Archive for June, 2018

Credit: NASA/JPL

A fourth candidate landing site — “Midway” — has been added for evaluation by the engineering and science teams working on NASA’s Mars 2020 rover mission.

This informal site is midway between the Jezero delta landing site and the NE Syrtis landing ellipse. The other site under consideration is Columbia Hills, Gusev Crater, and home to Spirit, the no-longer operating NASA Mars robot.

Once again, stand by for another 7 minutes of terror as the Mars 2020 rover is lowered onto the Red Planet by the Sky Crane.
Credit: NASA/JPL

Two birds, one rover

Midway would have the same morphologic units as in NE Syrtis and would be a “relatively” short distance downhill to the Jezero site, explains John Mustard, Professor in Brown University’s Department of Earth Environmental and Planetary Sciences in Providence, Rhode Island.

“It has emerged from Mars 2020 science team members I believe brainstorming on possibly getting two birds with one rover,” Mustard told Inside Outer Space.

Final site selection

At the third landing site workshop for the Mars 2020 rover mission on Feb. 8-10, 2017, scientists narrowed down the list of potential places where NASA’s Mars 2020 rover may land. Three sites were selected to continue as landing site candidates: Columbia Hills, Jezero Crater, and NE Syrtis.

NASA Mars 2020 rover is designed to collect samples, store the specimens in tubes, then deposit the tubes on the surface for later pick-up.
Credit: NASA/ESA

Along with the Midway site, all landing spots are expected to offer acceptable risk standards for touchdown of the Mars 2020 rover.

Mars 2020 entry, descent and landing experts are currently evaluating landing site safety in support of the 4th landing site workshop this Fall, with final site selection expected in early 2019 by NASA Headquarters.

Credit: JAXA/Hayabusa2

As Japan’s Hayabusa2 closes in on asteroid Ryugu, project officials are taking hard looks at photos of the object.

In a recent report by Seiji Sugita, the Optical Navigation Camera Principal Investigator: “As we approached Ryugu and were able to distinguish individual features in the asteroid’s topology, it became clear that Ryugu has a land of rich terrain. Numerous clusters of rock roll on the surface.”

Large rocky mass

Among these, project scientists explain, is a large rocky mass roughly 500 feet (150 meters) across stands out on the upper part of Ryugu due to its brighter color (higher reflectivity).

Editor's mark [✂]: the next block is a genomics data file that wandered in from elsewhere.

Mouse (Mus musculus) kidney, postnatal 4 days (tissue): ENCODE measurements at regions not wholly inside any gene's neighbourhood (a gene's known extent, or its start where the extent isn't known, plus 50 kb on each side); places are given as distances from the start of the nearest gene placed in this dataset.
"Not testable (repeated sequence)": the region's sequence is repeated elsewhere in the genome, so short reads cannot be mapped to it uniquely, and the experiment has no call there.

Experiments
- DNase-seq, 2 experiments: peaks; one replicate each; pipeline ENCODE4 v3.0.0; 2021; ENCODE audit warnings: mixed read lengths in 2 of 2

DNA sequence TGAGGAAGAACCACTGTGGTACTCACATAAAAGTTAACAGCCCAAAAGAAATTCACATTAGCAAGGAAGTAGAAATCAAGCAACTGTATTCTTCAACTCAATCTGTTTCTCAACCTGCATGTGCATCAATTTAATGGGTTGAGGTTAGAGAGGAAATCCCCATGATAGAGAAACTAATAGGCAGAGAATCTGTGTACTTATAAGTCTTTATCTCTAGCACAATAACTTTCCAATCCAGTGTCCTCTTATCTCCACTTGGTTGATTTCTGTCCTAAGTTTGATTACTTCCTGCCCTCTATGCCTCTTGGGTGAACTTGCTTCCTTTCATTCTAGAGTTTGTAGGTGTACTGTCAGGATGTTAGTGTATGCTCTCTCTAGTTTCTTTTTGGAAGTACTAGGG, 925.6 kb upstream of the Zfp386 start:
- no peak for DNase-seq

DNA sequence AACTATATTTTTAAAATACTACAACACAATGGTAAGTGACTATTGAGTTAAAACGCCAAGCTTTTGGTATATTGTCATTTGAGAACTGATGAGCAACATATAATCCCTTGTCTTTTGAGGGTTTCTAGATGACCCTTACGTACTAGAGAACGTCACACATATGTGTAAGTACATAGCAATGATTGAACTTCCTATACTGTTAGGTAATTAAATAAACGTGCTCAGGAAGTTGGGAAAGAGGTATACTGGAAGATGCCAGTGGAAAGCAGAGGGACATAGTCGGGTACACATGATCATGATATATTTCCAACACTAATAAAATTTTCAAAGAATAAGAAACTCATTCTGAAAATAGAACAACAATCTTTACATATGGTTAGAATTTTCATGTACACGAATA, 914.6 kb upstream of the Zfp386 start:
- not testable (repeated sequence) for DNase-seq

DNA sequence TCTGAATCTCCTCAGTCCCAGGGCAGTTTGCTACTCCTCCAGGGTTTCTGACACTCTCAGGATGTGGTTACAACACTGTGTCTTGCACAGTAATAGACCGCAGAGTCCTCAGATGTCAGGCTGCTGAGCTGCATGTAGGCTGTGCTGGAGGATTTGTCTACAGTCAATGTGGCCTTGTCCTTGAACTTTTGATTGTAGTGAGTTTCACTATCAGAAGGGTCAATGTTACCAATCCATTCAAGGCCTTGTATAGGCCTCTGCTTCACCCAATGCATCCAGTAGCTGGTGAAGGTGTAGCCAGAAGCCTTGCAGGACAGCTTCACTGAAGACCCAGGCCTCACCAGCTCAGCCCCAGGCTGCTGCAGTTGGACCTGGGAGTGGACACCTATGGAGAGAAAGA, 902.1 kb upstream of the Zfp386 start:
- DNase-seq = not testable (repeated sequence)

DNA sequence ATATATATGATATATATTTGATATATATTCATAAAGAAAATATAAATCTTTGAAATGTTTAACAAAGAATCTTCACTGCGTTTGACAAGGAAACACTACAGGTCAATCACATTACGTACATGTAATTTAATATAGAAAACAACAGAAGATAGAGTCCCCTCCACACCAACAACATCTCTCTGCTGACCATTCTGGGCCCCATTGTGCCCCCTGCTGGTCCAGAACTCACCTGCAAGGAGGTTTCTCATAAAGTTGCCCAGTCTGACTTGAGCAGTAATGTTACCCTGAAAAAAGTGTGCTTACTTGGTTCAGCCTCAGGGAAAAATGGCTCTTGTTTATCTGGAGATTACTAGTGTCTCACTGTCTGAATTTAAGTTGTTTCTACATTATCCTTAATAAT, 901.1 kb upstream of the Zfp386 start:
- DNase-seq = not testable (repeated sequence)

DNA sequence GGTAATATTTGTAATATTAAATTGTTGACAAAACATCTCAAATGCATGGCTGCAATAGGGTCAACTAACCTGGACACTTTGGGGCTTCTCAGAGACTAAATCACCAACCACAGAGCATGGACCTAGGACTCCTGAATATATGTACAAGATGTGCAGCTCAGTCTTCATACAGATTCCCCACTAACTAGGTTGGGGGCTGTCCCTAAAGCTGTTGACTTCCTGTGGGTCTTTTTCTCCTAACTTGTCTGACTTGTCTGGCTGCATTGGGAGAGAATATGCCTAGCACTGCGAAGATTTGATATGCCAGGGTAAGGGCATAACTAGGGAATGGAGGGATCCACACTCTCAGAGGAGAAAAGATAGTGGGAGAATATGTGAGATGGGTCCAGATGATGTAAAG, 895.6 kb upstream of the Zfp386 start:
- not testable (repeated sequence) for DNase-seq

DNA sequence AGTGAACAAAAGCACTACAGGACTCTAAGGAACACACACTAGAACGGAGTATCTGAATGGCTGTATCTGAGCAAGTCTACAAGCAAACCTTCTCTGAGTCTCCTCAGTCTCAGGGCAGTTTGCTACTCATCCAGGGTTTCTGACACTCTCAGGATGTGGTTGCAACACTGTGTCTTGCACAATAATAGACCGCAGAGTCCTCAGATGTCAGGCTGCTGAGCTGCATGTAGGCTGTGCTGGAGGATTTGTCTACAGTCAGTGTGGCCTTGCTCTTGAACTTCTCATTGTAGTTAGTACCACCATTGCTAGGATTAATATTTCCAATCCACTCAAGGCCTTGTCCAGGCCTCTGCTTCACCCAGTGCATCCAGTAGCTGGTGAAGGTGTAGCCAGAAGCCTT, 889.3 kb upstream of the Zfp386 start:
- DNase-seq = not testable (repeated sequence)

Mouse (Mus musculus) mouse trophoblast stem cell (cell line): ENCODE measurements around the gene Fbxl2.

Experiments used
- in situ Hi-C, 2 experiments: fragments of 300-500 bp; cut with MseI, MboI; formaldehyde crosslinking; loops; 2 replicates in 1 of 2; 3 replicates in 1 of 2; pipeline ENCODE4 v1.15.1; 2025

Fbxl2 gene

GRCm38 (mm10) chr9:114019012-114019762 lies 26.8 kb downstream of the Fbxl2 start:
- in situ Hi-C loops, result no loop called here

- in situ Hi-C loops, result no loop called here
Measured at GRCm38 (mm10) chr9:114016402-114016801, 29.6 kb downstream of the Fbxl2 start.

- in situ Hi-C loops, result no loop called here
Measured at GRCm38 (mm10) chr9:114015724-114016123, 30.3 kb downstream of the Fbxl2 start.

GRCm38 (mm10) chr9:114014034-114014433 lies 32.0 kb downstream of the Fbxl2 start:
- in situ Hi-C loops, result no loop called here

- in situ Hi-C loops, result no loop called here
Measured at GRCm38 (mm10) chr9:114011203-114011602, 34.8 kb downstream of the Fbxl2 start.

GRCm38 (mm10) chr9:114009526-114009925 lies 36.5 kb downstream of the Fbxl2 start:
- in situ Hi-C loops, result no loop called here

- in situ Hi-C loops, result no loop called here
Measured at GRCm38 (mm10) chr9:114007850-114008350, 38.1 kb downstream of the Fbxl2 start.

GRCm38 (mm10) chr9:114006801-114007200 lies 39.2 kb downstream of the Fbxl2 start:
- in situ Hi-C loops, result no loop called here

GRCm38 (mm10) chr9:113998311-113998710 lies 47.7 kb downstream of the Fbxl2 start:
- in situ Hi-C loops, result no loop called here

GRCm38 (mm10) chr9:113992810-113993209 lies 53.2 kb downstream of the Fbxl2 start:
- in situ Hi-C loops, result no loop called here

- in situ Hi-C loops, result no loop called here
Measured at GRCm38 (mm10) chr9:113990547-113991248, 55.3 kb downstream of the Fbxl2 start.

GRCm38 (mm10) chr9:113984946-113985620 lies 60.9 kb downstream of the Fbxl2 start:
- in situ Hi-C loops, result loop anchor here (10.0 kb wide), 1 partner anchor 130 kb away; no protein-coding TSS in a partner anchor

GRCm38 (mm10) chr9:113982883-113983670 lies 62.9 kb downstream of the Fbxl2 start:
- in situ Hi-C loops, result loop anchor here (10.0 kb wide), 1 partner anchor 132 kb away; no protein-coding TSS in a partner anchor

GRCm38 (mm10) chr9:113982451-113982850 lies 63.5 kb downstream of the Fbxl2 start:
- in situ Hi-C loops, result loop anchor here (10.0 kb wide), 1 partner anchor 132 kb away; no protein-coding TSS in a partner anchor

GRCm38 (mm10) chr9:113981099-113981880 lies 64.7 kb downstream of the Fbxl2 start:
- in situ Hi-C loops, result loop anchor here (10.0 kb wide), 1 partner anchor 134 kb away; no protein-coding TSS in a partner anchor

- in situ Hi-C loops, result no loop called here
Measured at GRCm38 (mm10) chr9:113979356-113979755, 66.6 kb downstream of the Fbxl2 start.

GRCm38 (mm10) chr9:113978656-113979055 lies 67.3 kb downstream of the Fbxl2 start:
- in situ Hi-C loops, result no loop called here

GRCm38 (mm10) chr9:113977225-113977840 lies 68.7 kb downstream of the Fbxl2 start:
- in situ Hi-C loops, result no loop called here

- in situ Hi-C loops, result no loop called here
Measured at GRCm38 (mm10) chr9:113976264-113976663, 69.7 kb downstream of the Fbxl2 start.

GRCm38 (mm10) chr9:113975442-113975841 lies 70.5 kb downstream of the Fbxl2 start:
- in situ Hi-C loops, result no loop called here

The belt-shaped ring of peaks that surround the equator are also slightly brighter than their surroundings.

“This color difference may reflect a difference in material composition and the size of the particles that form the rock. We can also see many sunken regions that look like craters. These depressions may have been made in collisions with other celestial bodies. A structure that looks like a grove is also visible,” Sugita adds.

Credit: JAXA

Complex history

The existence of such varied topographies is an indication that Ryugu has undergone a complex evolutionary history.

It is generally believed that small asteroids that are less than 1km, such as Ryugu, were created fairly recently in the Solar System’s history (within several hundred million years) during the fragmentation of a larger parent body.

Credit: JAXA/Hayabusa2



“Ryugu’s terrain will tells us about the division from the parent body and the asteroid’s subsequent evolution,” Hayabusa2’s Sugita explains.

Today’s hearing on space situational awareness.

Rep. Mike Rogers (R-AL), Chairman of the House Armed Services Subcommittee on Strategic Forces, made the following remarks, as prepared for delivery, on today’s hearing: Space Situational Awareness – Whole of Government Perspectives on Roles and Responsibilities.

“Good morning.  I’m excited to host this joint hearing with my sister committee from HSST on space situational awareness [SSA].

“Ever since the first satellite was launched into space in 1957 people here on earth have tried to track man-made space objects.  During the Cold War space object tracking became an inherently DoD mission using ballistic missile early warning radars and the infrastructure associated with launch detection.

Clutter in the cosmos.
Credit: Used with permission: Melrae Pictures/Space Junk 3D

From tracking one small sphere in 1957 to over 20,000 objects in today’s space catalog we have come a long way.  But for the most part we have still maintained space surveillance as a DoD mission, or at least a mission that is fulfilled using DoD funded-sensors.